Jazz Articles

Daily articles including interviews, profiles, live reviews, film reviews and more... all carefully curated by the All About Jazz staff. You can find more articles by searching our website, see what's trending on our popular articles page or read articles ahead of their published dates on our future articles page.

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Album Review

Julieta Eugenio: Jump

Read "Jump" reviewed by Hrayr Attarian


Listening to saxophonist Julieta Eugenio on the engaging Jump it is hard to believe this is only her debut. Her confident playing, warm, brassy tone and intelligent, spontaneous ideas belie her relative youth. Eugenio penned most of the music on Jump, so the release also showcases her superlative compositional skills. The poetic, loose-knit originals are perfectly suited to a trio with ample room for both individual expressions and collective performances. The taut and intriguing “Efes" opens the album ...

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Album Review

Julieta Eugenio: Jump

Read "Jump" reviewed by Dan McClenaghan


Aspiring jazz artists who pull up roots and make the “jump" to New York City have a lot of backbone. The uncertainty involved in the attempt to elbow into a hyper competitive situation which can boost a career must make for sleepless nights. For non-Americans, dealing with culture shock and struggling with the English language, things are even more challenging. But, in 2013, saxophonist Julieta Eugenio was undeterred, leaving her home in Argentina to make the pilgrimage that thousands have ...

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Album Review

Mareike Wiening: Future Memories

Read "Future Memories" reviewed by Mark Corroto


It is interesting that in today's creative music world, a jazz drummer cannot just be a jazz drummer. There are so many great drummers that they have to also be composers, band leaders, and sometimes van drivers. A short list includes Tyshawn Sorey, Allison Miller, Ches Smith, and Terri Lyne Carrington. Add to that list Mareike Wiening, the German-born artist with (now) deep New York roots. Her release Metropolis Paradise (Greenleaf Music, 2019) brought her music critical attention and acclaim, ...

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Album Review

Joe Lovano & Dave Douglas Soundprints: Other Worlds

Read "Other Worlds" reviewed by Jerome Wilson


Soundprints is a quintet that saxophonist Joe Lovano and trumpeter Dave Douglas assembled to carry on the spirit and philosophy of Wayne Shorter's music. Both of the band's previous albums featured compositions by Shorter himself but this is their first effort to contain only new material written by either Lovano or Douglas. As the album and track titles suggest, there is an underlying theme of space exploration here which reflects Shorter's long-time love of science fiction. Pieces like ...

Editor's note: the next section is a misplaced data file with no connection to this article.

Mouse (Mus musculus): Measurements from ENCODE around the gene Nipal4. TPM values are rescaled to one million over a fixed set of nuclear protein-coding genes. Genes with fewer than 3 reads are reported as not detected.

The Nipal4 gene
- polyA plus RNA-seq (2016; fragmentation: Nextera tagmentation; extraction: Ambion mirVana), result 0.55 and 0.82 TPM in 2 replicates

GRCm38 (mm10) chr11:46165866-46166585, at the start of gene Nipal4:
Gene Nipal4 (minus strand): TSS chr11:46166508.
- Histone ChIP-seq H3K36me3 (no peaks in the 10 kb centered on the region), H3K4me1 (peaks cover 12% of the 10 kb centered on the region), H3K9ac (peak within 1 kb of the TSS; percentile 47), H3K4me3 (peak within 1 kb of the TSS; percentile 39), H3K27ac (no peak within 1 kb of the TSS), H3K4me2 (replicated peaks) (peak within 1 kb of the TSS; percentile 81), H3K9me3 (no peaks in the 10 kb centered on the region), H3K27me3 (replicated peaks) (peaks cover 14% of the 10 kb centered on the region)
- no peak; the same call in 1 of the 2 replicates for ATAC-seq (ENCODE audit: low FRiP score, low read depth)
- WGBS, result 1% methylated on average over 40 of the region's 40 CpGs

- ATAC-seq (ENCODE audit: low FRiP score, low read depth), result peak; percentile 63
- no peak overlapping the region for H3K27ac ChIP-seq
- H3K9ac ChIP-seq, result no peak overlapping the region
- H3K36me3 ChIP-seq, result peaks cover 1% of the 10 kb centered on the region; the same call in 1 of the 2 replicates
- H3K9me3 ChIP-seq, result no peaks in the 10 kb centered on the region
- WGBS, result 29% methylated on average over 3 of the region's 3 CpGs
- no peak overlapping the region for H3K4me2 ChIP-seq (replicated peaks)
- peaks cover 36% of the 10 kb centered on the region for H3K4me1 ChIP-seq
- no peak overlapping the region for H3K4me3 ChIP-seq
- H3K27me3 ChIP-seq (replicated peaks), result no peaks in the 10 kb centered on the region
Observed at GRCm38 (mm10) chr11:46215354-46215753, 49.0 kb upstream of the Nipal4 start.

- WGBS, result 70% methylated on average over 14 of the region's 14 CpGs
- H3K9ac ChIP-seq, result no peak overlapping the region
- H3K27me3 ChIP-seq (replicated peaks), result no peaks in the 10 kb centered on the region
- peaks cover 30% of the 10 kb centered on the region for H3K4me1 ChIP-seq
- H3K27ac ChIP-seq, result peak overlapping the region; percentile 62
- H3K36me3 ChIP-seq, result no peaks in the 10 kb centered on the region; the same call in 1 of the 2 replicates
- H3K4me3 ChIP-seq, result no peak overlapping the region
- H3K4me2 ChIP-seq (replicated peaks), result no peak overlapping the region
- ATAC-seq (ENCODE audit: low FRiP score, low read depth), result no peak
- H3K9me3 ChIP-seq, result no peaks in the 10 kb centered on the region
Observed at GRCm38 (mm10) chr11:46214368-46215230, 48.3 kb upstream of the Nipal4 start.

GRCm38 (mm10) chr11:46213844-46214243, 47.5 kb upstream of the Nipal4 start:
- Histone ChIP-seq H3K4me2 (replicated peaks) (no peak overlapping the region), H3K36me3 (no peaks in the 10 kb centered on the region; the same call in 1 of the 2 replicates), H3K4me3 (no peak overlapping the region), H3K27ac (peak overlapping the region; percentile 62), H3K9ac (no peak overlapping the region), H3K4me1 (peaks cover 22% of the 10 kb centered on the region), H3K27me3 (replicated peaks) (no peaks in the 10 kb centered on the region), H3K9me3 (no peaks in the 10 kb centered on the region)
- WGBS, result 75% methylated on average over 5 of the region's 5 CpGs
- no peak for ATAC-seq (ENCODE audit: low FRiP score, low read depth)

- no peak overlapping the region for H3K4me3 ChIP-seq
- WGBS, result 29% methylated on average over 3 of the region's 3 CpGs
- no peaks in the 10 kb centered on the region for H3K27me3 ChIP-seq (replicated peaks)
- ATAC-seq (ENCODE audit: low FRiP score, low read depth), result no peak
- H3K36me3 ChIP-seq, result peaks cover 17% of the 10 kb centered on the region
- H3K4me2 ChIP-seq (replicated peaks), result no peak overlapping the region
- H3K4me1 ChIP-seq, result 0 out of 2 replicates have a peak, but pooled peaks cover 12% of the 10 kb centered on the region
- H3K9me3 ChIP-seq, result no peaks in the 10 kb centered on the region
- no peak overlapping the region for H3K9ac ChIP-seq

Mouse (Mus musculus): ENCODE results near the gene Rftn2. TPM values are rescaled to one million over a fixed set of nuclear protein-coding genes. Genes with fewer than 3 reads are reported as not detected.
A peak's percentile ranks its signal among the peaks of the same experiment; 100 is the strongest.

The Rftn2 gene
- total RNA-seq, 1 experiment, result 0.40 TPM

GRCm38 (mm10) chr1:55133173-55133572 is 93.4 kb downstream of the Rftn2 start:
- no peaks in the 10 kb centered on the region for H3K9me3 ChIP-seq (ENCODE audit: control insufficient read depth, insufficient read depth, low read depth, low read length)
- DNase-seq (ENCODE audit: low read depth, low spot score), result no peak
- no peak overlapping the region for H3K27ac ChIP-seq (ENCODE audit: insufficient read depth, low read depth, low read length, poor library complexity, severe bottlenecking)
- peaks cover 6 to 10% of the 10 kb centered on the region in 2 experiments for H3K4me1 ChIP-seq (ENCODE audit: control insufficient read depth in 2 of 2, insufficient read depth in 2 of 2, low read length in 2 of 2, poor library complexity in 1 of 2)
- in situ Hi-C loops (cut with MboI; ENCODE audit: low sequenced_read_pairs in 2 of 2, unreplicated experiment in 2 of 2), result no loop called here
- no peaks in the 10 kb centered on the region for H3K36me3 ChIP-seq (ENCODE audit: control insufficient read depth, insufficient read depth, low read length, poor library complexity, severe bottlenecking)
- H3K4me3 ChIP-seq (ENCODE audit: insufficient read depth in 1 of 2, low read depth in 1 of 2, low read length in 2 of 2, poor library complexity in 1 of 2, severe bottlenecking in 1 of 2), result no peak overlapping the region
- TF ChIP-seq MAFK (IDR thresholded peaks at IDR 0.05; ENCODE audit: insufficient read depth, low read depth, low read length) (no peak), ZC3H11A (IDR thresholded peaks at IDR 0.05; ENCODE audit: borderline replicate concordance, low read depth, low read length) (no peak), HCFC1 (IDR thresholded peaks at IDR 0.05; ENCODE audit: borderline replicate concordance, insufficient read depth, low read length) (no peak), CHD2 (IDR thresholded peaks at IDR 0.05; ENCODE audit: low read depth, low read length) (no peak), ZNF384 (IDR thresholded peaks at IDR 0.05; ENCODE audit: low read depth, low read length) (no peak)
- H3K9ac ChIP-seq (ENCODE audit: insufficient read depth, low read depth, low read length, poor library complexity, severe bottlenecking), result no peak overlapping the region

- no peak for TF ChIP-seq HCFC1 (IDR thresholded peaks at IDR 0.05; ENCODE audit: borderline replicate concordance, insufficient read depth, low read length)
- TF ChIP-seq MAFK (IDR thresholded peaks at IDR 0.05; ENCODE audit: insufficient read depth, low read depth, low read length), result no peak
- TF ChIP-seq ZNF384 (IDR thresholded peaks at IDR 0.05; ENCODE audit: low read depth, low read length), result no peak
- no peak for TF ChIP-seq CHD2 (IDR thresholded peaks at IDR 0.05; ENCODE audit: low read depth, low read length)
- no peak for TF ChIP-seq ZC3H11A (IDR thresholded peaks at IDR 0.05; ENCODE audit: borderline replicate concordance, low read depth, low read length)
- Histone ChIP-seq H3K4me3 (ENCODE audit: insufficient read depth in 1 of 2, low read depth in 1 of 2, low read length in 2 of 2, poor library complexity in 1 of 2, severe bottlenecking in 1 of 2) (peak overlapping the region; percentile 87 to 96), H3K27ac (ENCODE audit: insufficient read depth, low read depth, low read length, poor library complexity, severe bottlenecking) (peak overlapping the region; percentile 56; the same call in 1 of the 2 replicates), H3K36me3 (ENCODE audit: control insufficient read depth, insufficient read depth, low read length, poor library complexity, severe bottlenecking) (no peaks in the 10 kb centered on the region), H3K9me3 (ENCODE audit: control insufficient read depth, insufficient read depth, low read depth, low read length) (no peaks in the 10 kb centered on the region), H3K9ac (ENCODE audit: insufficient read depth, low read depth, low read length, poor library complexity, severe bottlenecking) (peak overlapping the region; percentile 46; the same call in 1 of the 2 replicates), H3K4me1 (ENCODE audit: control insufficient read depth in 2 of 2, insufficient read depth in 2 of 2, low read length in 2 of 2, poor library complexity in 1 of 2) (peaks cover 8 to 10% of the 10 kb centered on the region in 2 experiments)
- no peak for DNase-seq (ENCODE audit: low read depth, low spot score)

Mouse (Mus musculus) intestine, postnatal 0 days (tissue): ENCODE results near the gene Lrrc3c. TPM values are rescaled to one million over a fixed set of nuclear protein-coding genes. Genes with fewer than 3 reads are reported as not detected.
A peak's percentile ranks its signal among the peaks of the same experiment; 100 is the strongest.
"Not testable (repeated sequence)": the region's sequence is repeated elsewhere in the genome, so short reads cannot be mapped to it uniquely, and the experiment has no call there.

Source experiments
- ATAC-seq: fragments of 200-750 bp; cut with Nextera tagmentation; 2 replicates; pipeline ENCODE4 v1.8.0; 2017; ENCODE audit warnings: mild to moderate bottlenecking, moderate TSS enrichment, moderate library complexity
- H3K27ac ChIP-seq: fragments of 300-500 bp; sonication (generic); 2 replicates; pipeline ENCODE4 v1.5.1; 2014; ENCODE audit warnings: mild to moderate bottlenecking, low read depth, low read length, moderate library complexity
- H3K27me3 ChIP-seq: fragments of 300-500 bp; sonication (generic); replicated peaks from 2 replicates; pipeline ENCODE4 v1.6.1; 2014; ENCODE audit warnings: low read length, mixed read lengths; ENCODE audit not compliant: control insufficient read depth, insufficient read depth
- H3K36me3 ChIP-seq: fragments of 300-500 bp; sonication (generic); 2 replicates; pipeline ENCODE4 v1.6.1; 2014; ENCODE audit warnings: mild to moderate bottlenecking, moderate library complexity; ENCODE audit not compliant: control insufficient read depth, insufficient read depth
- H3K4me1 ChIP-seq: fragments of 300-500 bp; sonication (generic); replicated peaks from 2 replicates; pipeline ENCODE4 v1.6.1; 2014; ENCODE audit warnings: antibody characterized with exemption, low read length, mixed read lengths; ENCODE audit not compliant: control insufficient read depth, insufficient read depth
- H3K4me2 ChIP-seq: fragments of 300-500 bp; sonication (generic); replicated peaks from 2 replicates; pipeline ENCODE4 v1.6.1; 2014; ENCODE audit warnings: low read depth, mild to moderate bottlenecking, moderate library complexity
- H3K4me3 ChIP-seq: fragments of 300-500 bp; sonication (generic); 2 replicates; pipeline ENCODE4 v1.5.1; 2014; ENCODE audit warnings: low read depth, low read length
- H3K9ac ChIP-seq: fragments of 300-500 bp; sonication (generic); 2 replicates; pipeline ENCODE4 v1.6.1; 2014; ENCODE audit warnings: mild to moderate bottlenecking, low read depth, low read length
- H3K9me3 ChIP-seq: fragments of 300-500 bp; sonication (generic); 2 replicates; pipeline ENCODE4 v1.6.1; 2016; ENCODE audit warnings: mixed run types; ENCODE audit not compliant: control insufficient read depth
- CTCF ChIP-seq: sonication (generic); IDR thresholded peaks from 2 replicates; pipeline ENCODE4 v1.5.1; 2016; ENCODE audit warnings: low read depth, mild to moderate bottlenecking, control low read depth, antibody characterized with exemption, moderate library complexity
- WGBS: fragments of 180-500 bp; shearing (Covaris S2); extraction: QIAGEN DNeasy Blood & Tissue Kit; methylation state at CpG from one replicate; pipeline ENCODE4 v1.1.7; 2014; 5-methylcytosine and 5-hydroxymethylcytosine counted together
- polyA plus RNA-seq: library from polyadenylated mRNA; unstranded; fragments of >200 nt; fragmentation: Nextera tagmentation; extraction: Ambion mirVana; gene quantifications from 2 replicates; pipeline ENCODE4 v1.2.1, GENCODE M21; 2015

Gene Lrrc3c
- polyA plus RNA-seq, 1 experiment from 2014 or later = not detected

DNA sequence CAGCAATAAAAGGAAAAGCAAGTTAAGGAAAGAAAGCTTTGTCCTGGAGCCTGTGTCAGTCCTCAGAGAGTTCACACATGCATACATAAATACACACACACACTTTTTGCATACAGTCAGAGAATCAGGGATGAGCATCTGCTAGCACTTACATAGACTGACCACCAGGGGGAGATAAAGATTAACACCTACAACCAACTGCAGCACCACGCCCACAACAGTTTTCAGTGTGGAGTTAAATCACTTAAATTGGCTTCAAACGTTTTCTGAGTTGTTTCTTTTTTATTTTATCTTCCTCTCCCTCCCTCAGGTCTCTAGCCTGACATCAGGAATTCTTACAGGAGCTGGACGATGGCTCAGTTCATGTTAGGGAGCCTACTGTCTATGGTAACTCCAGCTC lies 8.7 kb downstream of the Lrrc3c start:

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Album Review

Joe Lovano & Dave Douglas Sound Prints: Other Worlds

Read "Other Worlds" reviewed by Dan McClenaghan


The Sound Prints, co-led by saxophonist Joe Lovano and trumpeter Dave Douglas, set out in 2013 with a purpose in mind: that of showcasing Wayne Shorter's legacy by presenting new music shaped in the saxophonist's always forward-looking style. The group released its first CD, Soundprints: Live At The Monterey Jazz Festival (Blue Note Records) in 2015, and followed it up with Scandal (Greenleaf Records, 2018). Both of these previous outings included fresh arrangements of Shorter compositions along with tunes from ...

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Album Review

Mike Fahie Jazz Orchestra: Urban(e)

Read "Urban(e)" reviewed by Dan Bilawsky


There's a rocky history surrounding jazz-classical hybrids. But, in truth, that has little to do with any potential incompatibility. Instead, it's usually misguided maneuvering and/or an excessive show of dominant traits from one side or the other that mars said unions. When done right a wedding of those worlds can truly birth brilliance. Just listen to Urban(e) for proof. Noted trombonist, composer, arranger and educator Mike Fahie's unabashed love for classical music and jazz is clear and ...

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Album Review

Mike Fahie Jazz Orchestra: Urban(e)

Read "Urban(e)" reviewed by Jack Bowers


Most Western music, irrespective of its origin and premise, inhabits the same harmonic, chordal and rhythmic universe. So it should not be surprising that classical music, in the hands of a skilled arranger, can be readily recast in a jazz idiom, even one that is housed within a big-band framework. On Urban(e), trombonist Mike Fahie's New York-based Jazz Orchestra braves that challenge, quickening Fahie's translations of works by Frederic Chopin, Igor Stravinsky, Claude Debussy, Bela Bartok, Peter Ilyich Tchaikovsky and ...


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